The following packages are user-contributed and were up-to-date at the time of writing:
- Ubuntu and Debian, x86_64-only (packages also exist in the official repositories but may be out of date)
- Guix (search for “vdirsyncer”)
- OS X (homebrew)
- BSD (pkgsrc)
We only support the latest version of vdirsyncer, which is at the time of this writing 0.17.0a4.dev25+g12efea7.d20180720. Please do not file bugs if you use an older version.
Some distributions have multiple release channels. Debian and Fedora for example have a “stable” release channel that ships an older version of vdirsyncer. Those versions aren’t supported either.
If there is no suitable package for your distribution, you’ll need to install vdirsyncer manually. There is an easy command to copy-and-paste for this as well, but you should be aware of its consequences.
If your distribution doesn’t provide a package for vdirsyncer, you still can use Python’s package manager “pip”. First, you’ll have to check that the following things are installed:
- Python 3.4+ and pip.
- Rust, the programming language, together with
its package manager
- Linux or OS X. Windows is not supported, see issue #535.
On Linux systems, using the distro’s package manager is the best way to do this, for example, using Ubuntu (last tried on Trusty):
sudo apt-get install python3 python3-pip libffi-dev
Rust may need to be installed separately, as the packages in Ubuntu are usually out-of-date. I recommend rustup for that.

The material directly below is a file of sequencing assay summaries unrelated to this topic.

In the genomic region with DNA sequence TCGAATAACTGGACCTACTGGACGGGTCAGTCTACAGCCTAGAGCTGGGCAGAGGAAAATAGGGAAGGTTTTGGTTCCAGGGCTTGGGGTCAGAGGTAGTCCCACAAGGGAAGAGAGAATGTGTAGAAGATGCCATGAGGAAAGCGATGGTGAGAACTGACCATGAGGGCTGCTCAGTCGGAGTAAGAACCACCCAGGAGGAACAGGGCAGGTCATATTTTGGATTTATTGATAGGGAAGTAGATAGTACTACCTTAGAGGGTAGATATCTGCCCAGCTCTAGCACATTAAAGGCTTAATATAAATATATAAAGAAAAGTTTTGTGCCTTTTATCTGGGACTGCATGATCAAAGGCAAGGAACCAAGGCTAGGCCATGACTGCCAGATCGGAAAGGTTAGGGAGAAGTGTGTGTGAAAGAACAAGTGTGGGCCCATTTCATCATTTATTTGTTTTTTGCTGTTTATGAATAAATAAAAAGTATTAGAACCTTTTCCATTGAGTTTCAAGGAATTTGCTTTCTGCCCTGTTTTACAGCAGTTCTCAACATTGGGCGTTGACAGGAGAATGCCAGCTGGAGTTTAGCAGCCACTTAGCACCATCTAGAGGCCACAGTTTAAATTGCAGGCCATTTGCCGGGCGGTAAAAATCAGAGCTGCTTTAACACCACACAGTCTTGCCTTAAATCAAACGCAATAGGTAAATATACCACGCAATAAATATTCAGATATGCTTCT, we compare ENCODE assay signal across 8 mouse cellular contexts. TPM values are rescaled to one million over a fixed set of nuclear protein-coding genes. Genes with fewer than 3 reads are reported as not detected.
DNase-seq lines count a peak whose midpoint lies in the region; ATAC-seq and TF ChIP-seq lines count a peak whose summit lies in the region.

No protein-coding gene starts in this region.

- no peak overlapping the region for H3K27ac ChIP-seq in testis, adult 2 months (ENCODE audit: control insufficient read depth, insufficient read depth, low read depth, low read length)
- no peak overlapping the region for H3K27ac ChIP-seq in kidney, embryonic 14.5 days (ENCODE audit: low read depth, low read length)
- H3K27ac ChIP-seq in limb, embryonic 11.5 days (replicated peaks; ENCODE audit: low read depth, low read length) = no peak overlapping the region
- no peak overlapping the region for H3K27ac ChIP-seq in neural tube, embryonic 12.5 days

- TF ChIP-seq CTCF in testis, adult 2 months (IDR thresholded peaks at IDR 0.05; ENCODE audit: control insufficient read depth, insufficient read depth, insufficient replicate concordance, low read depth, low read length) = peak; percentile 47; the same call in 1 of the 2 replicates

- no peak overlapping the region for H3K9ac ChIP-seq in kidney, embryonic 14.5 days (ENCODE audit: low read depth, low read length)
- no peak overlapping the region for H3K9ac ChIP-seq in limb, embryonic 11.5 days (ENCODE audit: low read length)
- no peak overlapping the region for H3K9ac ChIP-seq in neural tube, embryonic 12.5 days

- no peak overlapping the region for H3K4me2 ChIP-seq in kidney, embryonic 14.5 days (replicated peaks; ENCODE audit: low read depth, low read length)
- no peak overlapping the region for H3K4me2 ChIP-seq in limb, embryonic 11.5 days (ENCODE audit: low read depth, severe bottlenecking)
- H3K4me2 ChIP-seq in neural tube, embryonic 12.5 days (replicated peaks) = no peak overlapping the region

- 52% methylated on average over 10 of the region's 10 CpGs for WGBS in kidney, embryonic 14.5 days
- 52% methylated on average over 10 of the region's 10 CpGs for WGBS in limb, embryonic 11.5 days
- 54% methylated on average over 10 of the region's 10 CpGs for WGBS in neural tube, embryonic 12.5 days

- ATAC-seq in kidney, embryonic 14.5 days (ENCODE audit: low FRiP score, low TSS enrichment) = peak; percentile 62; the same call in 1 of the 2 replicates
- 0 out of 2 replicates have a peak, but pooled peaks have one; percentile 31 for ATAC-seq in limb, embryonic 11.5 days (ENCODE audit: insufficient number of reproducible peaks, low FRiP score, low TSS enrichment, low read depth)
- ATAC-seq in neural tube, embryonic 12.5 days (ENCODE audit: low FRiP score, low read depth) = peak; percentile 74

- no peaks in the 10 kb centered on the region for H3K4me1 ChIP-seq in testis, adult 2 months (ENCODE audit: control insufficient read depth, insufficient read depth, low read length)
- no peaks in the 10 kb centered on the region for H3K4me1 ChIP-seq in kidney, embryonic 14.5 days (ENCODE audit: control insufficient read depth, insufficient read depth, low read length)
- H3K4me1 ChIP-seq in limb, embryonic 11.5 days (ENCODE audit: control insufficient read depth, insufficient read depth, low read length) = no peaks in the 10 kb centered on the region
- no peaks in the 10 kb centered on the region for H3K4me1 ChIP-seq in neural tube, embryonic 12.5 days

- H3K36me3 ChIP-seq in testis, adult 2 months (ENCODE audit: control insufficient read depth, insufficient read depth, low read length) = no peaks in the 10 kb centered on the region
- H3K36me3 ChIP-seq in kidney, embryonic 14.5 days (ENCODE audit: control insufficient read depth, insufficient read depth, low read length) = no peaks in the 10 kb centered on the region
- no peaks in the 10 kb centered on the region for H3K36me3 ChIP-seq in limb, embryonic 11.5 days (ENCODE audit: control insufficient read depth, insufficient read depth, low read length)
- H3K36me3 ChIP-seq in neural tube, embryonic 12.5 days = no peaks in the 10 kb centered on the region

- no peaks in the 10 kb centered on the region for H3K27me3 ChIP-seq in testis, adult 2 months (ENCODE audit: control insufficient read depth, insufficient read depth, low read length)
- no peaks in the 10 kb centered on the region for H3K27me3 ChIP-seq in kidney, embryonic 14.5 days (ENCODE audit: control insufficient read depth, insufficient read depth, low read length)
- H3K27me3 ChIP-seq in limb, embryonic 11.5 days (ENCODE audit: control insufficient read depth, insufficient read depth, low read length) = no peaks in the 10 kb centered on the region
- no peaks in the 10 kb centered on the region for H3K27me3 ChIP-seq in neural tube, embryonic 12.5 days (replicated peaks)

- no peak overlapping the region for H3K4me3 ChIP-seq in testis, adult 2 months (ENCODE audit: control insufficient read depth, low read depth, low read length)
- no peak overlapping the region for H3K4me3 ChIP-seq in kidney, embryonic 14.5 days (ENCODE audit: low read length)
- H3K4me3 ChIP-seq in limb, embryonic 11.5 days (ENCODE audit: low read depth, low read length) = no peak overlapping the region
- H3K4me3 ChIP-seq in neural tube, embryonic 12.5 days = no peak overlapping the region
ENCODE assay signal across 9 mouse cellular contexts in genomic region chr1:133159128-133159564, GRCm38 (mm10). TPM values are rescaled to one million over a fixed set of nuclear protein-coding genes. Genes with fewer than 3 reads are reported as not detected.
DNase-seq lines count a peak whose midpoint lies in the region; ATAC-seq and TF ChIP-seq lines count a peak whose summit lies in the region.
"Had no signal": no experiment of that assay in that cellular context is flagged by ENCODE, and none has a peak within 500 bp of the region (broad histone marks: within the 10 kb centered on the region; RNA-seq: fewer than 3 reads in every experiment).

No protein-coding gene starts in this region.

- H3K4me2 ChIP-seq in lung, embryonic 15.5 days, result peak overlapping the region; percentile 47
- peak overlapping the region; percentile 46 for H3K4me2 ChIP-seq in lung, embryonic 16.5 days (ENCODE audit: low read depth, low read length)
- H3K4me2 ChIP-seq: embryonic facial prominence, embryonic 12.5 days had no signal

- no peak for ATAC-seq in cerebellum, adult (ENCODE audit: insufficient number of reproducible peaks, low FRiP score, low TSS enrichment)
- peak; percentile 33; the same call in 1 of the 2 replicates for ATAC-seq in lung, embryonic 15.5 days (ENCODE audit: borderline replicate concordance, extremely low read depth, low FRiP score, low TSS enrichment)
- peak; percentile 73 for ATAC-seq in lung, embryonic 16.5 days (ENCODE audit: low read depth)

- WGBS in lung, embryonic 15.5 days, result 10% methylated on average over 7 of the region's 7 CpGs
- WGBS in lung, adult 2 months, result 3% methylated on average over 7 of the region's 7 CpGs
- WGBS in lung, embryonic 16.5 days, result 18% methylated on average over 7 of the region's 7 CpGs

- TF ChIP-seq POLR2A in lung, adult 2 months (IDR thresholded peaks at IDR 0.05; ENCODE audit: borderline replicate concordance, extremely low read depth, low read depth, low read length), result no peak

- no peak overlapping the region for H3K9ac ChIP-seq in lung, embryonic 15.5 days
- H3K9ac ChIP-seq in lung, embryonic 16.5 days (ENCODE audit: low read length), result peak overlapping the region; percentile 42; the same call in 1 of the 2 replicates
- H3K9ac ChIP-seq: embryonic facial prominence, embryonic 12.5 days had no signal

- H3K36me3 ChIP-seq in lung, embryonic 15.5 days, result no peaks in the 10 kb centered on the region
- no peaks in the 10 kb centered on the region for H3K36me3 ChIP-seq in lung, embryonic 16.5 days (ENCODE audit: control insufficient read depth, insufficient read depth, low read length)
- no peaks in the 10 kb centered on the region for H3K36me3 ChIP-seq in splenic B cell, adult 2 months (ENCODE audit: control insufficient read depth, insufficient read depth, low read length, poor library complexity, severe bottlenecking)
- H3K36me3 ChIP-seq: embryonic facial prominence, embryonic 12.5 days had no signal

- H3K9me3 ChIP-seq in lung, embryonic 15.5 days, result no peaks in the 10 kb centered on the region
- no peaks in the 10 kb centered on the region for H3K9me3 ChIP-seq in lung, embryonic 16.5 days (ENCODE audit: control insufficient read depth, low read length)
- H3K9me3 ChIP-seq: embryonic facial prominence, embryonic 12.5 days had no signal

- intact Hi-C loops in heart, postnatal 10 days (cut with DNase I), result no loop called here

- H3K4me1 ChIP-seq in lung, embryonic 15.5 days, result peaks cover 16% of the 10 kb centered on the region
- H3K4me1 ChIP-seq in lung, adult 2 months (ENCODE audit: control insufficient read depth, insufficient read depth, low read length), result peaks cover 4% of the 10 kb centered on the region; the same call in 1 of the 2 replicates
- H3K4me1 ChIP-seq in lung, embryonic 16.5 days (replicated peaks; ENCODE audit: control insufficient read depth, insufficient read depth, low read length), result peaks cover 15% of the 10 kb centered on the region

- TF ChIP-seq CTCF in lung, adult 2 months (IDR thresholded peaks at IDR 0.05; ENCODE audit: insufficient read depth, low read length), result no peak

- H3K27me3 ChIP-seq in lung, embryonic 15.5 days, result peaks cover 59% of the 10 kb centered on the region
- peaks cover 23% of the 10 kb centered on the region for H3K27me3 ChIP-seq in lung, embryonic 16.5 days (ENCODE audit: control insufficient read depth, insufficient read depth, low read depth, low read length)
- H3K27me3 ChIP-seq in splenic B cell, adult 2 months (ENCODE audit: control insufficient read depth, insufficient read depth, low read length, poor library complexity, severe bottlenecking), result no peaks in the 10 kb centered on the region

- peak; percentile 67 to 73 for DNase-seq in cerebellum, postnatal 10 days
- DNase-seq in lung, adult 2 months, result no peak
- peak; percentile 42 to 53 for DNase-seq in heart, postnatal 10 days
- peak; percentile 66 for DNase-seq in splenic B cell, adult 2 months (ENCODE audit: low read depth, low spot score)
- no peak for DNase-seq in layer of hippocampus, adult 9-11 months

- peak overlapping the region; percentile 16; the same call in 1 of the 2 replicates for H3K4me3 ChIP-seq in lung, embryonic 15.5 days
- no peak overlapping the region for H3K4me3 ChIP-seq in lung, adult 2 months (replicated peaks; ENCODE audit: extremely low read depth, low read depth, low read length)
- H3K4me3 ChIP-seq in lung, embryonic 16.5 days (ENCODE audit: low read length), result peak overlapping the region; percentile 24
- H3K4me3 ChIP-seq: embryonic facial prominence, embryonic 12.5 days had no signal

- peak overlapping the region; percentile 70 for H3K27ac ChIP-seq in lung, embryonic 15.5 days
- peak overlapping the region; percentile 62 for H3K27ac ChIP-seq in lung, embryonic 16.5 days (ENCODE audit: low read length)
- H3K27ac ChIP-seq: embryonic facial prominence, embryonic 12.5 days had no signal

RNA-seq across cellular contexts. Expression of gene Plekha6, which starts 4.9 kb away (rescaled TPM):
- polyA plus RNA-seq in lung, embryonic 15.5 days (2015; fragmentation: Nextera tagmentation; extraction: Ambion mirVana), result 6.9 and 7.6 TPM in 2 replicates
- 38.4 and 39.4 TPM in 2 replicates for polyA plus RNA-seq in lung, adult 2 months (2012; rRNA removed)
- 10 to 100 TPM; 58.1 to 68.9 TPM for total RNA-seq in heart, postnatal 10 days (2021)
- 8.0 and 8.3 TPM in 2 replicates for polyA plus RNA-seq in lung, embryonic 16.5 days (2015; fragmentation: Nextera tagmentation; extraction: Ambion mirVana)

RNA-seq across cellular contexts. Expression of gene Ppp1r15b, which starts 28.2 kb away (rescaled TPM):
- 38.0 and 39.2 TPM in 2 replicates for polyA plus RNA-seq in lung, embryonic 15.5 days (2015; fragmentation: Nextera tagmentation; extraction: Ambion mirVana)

Then you have several options. The following text applies for most Python software by the way.
The dirty, easy way¶
The easiest way to install vdirsyncer at this point would be to run:
pip3 install -v --user --ignore-installed vdirsyncer
--useris to install without root rights (into your home directory)
--ignore-installedis to work around Debian’s potentially broken packages (see Requests-related ImportErrors). You can try to omit it if you run into other problems related to certificates, for example.
Your executable is then in
This method has a major flaw though: Pip doesn’t keep track of the files it
installs. Vdirsyncer’s files would be located somewhere in
~/.local/lib/python*, but you can’t possibly know which packages were
installed as dependencies of vdirsyncer and which ones were not, should you
decide to uninstall it. In other words, using pip that way would pollute your
The clean, hard way¶
There is a way to install Python software without scattering stuff across your filesystem: virtualenv. There are a lot of resources on how to use it, the simplest possible way would look something like:
virtualenv --python python3 ~/vdirsyncer_env ~/vdirsyncer_env/bin/pip install -v vdirsyncer alias vdirsyncer="$HOME/vdirsyncer_env/bin/vdirsyncer"
You’ll have to put the last line into your
This method has two advantages:
- It separately installs all Python packages into
~/vdirsyncer_env/, without relying on the system packages. This works around OS- or distro-specific issues.
- You can delete
~/vdirsyncer_env/to uninstall vdirsyncer entirely.
The clean, easy way¶
pipsi is a new package manager for Python-based software that automatically sets up a virtualenv for each program you install. Assuming you have it installed on your operating system, you can do:
pipsi install --python python3 vdirsyncer
.local/bin/vdirsyncer will be your new vdirsyncer installation. To
update vdirsyncer to the latest version:
pipsi upgrade vdirsyncer
If you’re done with vdirsyncer, you can do:
pipsi uninstall vdirsyncer
and vdirsyncer will be uninstalled, including its dependencies.